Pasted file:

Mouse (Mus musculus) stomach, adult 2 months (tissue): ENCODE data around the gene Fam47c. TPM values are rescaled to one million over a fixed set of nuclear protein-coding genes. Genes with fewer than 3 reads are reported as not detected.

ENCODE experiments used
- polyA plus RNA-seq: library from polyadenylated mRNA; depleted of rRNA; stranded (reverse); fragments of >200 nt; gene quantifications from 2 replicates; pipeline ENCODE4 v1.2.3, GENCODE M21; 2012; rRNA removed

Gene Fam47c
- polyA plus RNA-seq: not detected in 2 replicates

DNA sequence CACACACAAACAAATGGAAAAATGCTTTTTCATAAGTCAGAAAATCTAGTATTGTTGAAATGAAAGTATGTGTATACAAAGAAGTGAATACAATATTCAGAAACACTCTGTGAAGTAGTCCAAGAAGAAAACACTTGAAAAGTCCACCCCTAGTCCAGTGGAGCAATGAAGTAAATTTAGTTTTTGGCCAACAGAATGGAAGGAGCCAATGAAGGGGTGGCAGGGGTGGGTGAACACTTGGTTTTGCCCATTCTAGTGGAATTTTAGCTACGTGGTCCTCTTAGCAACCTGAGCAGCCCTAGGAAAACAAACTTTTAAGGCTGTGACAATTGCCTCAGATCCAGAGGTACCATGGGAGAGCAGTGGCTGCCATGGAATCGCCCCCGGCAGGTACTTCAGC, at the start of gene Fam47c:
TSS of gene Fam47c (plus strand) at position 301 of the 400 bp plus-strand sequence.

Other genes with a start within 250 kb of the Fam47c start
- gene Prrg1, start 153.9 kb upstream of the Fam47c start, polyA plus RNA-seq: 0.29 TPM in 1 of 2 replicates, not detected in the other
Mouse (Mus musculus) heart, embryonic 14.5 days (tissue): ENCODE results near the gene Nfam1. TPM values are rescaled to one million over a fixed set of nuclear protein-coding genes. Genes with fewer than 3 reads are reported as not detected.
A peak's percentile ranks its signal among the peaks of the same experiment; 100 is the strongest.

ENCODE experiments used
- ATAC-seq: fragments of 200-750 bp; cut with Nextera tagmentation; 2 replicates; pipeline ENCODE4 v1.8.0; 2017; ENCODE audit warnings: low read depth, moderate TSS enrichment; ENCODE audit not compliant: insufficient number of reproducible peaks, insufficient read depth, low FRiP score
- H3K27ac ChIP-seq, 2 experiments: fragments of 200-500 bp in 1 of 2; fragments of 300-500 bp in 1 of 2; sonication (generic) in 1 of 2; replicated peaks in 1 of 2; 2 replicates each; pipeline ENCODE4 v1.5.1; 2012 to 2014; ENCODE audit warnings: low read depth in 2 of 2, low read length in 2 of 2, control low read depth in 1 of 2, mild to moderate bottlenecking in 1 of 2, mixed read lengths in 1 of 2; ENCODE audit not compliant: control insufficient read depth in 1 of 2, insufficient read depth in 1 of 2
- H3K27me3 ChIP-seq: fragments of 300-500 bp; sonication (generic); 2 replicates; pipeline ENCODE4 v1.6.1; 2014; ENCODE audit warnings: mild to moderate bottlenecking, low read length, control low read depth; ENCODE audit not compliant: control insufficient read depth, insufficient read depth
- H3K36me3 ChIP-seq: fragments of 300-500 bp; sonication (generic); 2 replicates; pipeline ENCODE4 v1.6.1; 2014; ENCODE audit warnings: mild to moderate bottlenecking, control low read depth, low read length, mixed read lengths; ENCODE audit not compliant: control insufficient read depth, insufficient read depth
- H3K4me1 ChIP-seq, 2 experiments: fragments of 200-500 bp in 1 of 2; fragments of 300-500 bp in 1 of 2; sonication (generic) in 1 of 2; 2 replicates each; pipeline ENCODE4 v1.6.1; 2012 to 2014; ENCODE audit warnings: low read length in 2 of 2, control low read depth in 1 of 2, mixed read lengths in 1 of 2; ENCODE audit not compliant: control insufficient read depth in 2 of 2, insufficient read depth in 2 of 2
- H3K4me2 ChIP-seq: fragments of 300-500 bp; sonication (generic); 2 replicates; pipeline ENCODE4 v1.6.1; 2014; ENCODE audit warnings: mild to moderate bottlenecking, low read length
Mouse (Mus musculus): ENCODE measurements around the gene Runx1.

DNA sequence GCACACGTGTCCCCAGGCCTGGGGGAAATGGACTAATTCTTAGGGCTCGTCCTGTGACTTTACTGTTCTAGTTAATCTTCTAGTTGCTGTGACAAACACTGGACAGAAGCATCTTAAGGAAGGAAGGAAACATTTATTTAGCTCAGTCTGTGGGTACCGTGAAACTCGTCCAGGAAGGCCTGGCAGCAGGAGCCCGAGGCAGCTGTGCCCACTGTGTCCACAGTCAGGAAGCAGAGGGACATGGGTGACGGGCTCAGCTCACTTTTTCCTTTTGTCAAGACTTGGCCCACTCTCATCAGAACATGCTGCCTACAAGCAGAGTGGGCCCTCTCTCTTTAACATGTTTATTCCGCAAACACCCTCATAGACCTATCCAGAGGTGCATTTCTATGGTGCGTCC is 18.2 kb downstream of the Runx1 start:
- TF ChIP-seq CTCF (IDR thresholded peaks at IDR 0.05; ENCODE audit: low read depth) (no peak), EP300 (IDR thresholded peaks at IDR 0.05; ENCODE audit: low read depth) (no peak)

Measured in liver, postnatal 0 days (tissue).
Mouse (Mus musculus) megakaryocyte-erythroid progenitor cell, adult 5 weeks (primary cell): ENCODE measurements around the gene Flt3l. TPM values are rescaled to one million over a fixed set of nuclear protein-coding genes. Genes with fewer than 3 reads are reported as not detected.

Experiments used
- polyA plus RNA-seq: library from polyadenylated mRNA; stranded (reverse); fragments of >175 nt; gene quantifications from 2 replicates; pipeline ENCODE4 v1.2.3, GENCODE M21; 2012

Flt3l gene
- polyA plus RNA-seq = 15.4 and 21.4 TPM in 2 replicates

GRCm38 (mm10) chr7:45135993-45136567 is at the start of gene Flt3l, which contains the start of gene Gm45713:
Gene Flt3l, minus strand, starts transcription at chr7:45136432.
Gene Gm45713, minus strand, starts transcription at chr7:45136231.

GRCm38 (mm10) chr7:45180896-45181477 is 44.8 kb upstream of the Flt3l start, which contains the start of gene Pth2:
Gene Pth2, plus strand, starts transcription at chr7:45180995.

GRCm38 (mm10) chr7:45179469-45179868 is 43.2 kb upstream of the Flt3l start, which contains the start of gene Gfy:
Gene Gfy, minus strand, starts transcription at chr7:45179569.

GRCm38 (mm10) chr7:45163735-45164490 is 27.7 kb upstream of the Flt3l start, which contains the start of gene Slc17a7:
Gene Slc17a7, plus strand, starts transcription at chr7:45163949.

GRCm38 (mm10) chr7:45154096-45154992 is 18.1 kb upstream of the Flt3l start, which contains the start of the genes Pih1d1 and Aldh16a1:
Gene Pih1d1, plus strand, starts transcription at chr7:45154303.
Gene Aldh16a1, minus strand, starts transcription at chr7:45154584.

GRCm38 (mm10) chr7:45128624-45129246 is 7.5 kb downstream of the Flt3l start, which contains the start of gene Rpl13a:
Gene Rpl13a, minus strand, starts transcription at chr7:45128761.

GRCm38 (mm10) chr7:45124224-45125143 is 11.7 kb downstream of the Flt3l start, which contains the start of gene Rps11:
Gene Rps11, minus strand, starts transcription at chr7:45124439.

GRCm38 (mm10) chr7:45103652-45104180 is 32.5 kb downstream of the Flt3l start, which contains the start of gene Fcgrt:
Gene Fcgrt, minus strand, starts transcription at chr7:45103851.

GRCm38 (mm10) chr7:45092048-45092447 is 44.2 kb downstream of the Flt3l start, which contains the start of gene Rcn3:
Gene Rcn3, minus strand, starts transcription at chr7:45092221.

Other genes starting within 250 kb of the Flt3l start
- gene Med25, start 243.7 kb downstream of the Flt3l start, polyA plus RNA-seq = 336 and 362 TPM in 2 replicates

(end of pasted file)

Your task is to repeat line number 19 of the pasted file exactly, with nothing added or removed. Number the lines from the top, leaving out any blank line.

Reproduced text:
Mouse (Mus musculus): ENCODE measurements around the gene Runx1.